thoughts are so jumbled up inside my head. Maybe one day I will be
able to make sense of all this, but at the moment, in the middle of
it, I definitely can't. Some of what I'm feeling seems really
negative, and I hate the fact that this sounds like I'm complaining.
I'm really not, I promise. I look at those two little faces grinning
at me, and I know I'm the luckiest woman in the world.
But. Parenting is famous for being something of an adventure. And
being in a foreign country, with (as it turns out) NO idea of when you
are going to be able to go home, is also something of an adventure.
And I've discovered that I like my adventures one at a time, please.
What's getting me down is just all the really boring stuff - we are
staying in a guesthouse that is mostly okay, but the bathroom door
doesn't close, the shower doesn't really work, the drainer doesn't
drain, there are loads of cockroaches, there is (obviously) no clean
water coming out of the tap and mostly we are just a looooooong way
from home. We had to pack our bags for our first month of parenting
with no freaking CLUE what we were really going to need. And now that
we have more of an idea, we can't get any of the stuff. I'm beginning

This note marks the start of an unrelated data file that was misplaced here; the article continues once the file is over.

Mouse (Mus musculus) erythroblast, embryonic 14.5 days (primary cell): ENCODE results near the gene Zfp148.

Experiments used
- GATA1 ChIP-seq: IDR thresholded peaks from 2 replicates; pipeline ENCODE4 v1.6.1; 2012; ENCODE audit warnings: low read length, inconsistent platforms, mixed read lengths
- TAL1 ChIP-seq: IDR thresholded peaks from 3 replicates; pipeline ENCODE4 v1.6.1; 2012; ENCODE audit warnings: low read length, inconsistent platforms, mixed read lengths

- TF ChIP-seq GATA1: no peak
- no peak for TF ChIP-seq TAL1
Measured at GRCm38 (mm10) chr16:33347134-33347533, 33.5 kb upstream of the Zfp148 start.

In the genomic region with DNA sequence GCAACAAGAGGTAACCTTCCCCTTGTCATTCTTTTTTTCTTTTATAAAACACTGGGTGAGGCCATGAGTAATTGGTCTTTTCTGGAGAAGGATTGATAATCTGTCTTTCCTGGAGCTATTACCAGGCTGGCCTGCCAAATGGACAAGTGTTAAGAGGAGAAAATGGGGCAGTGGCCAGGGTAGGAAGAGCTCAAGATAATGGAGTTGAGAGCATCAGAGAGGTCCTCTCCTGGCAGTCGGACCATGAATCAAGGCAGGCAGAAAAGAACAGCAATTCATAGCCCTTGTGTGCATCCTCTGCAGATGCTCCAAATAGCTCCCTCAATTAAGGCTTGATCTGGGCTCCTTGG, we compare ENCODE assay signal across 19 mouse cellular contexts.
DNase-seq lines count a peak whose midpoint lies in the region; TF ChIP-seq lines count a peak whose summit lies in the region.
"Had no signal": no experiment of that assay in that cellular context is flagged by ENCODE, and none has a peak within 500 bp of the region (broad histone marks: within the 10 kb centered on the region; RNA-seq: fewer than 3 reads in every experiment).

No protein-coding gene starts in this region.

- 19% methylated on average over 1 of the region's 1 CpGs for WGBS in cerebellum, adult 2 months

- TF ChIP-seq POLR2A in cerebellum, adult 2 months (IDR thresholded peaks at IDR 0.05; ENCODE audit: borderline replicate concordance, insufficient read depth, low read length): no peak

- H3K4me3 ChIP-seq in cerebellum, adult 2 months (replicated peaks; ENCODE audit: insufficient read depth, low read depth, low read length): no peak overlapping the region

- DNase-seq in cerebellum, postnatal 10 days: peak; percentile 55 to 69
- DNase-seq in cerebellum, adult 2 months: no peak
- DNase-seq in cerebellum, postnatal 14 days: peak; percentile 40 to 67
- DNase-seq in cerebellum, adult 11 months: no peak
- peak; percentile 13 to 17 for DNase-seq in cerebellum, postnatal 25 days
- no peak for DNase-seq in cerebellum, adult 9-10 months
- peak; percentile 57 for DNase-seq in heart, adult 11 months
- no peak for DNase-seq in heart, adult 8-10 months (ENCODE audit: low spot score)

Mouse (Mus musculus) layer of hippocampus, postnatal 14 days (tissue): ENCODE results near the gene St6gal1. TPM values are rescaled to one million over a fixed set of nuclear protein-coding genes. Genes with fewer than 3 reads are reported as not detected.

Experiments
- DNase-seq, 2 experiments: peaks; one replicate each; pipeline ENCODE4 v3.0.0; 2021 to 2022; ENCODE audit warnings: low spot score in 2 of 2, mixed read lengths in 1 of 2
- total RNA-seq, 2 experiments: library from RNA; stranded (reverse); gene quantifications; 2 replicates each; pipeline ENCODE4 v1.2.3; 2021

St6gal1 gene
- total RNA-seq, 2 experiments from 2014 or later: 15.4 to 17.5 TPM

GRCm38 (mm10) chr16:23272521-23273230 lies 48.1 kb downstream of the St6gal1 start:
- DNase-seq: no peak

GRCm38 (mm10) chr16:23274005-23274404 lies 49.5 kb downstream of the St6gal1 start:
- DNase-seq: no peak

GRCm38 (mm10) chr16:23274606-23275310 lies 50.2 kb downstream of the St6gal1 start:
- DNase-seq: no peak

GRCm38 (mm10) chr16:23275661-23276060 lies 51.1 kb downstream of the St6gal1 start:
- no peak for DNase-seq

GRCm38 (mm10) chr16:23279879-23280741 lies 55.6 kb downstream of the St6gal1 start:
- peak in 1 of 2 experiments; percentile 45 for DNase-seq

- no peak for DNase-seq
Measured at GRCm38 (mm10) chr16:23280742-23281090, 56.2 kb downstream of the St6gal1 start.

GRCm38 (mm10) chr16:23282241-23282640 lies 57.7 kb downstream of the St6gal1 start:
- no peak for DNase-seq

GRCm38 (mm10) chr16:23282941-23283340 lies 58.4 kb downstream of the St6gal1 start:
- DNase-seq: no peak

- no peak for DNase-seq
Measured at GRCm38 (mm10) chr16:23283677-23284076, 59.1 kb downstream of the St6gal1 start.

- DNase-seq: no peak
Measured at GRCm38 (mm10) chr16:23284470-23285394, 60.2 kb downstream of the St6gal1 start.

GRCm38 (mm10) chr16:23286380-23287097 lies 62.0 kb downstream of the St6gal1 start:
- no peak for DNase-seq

to obsess about how wonderful it would be to have MORE BOTTLES. I'm
going to embarrass myself here and admit that we only brought four.
Yes, you read that right! Four! For twins! We have the whole Playtex
drop-ins system, which is fine, and means the bottle bodies don't need
to be sterilised, but ack! This means that we can't make up any more
than four bottles at a time, which is absolutely no joke when we are
faced with two tiny malnourished panic-feeding babes. I'm sure there
are decent bottles somewhere in Addis, but I don't have any idea how
to find them, and I don't really have the time to scour the city - see
above, re: two tiny malnourished panic-feeding babes.
Last night I was asleep for long enough to get into a proper REM
cycle, and here's what I dreamed - I dreamed I went to the supermarket
and bought more bottles (and some chicken… sorry vegetarians). This is
how much I am missing having access to standard consumer goods - I am
dreaming about those fluorescent-lit aisles as if it was some kind of
paradise, rather than the kind of place I would normally spend a week
eating mouldy fridge leftovers to avoid.
In case it's not obvious, yes I do feel incredibly guilty for how much
I miss the comfortable bits of my life at home. I know how great it
is, technically, to be spending all this time in our babies' birth